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The attack took down the service Saturday, September 30. In a statement released on Sunday, the company said an automated bot accessed their server, wiped the database, and left a ransom note behind. The database appears to be a PostgreSQL instance.
The attacker's bot was able to access the database because the company's engineers left remote connections enabled for the database server from the development phase.
"Due to the hectical and unplanned September migration, we didn’t have everything locked down yet, which led to this situation," an R6DB spokesperson said. "They left a nice ransom message, but we have no reason to believe that they kept any data. On top of that our backups are useless, since they didn’t work on the Postgres codebase yet."
R6DB said the attacker only accessed the database, but they decided to wipe and reinstall the entire machine, just to be safe.
Company engineers are working to restore as much of the data as possible, but R6DB expects some information to be lost for good.
Staff says they never stored any personal data on Rainbow Six Siege players, so service users don't have anything to worry about.
All that was lost is player statistics. Gamers used R6DB exactly for this purpose, to keep track of their evolution across time, and get another perspective on their stats, besides to what the game provides.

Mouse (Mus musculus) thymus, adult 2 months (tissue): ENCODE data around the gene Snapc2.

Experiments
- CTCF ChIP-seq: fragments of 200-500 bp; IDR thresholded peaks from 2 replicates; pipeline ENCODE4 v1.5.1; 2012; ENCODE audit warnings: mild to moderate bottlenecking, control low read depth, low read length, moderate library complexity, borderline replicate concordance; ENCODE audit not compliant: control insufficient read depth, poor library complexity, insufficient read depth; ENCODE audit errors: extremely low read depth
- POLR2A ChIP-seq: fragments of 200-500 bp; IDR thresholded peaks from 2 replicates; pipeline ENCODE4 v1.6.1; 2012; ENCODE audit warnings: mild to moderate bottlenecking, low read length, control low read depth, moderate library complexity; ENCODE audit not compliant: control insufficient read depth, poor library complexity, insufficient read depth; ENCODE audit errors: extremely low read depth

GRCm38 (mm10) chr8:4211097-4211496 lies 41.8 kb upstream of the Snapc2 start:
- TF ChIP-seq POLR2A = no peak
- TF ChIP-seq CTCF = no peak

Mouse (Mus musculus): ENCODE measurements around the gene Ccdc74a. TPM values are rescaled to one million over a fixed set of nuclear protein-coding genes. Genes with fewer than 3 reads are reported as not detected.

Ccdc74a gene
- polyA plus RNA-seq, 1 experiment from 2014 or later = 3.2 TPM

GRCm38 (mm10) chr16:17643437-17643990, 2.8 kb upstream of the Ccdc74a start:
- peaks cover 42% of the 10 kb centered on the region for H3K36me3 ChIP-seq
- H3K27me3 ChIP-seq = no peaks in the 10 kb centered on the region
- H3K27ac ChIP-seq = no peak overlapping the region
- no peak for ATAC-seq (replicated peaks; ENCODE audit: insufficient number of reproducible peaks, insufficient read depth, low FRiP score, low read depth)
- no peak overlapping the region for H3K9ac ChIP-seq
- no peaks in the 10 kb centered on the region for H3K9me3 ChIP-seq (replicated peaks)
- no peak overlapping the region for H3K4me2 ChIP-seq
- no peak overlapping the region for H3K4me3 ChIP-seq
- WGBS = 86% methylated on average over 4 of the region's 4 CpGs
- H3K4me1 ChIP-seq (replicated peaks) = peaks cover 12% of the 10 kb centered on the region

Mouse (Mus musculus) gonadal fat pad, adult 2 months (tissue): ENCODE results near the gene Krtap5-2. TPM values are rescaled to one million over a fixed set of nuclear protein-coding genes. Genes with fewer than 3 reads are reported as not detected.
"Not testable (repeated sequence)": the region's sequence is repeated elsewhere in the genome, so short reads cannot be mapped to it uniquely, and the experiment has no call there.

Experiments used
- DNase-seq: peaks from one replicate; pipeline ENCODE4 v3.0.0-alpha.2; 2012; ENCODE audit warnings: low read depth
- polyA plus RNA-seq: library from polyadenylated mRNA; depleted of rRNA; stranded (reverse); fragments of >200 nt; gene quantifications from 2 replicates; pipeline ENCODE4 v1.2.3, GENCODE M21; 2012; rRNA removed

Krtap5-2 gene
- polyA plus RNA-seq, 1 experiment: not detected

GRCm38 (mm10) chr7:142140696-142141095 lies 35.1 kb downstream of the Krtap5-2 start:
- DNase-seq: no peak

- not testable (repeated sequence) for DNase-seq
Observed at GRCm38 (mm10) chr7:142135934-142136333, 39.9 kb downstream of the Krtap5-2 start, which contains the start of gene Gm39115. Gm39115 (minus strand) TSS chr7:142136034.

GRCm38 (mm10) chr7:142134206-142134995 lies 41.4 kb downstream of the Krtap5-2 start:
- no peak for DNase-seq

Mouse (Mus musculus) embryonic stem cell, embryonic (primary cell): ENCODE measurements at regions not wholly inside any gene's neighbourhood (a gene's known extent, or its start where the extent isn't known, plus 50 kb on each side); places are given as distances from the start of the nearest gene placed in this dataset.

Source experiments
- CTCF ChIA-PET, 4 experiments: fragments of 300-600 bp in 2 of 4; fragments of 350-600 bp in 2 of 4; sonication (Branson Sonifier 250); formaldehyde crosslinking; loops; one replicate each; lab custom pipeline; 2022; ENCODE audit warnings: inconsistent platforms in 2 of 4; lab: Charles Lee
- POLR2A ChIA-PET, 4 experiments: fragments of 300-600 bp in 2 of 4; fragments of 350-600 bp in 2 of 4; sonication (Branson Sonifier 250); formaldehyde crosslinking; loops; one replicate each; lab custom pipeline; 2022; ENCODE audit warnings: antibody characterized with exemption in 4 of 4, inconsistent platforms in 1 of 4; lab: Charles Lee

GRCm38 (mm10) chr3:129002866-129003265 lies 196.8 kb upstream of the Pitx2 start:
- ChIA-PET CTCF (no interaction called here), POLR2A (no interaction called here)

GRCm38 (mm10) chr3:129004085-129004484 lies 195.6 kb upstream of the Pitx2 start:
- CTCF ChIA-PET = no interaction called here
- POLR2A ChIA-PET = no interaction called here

"We basically lost all our historical data," said R6DB. "Some profiles are gone. We can re-index them when searched for, but that’s a step we can’t do ourselves."
"Progressions (aka historical data, aka charts) are [EXPLETIVE] They’ll fill up again over time, but the past is gone," R6DB said. "[PC only] aliases are half-[REDACTED]. We still have some older data, but about a months worth of aliases is lost."
At the time of writing, the R6DB is up and running, but the company is still working on restoring player data. Staff expects to finish the restoration process by Monday.
The ransom attack on a PostgreSQL database is one of the first of its kind, but not unique. Hackers have been scanning the Internet for exposed databases, wiping their content, and leaving ransom notes behind in the hopes that victims fall for the trick and pay the ransom without investigating what truly happened to their data.
The most recent wave of attacks targeted MongoDB, at the start of the month. The company behind MongoDB blamed the attacks on server owners who left their databases open to connections without a password on the admin account.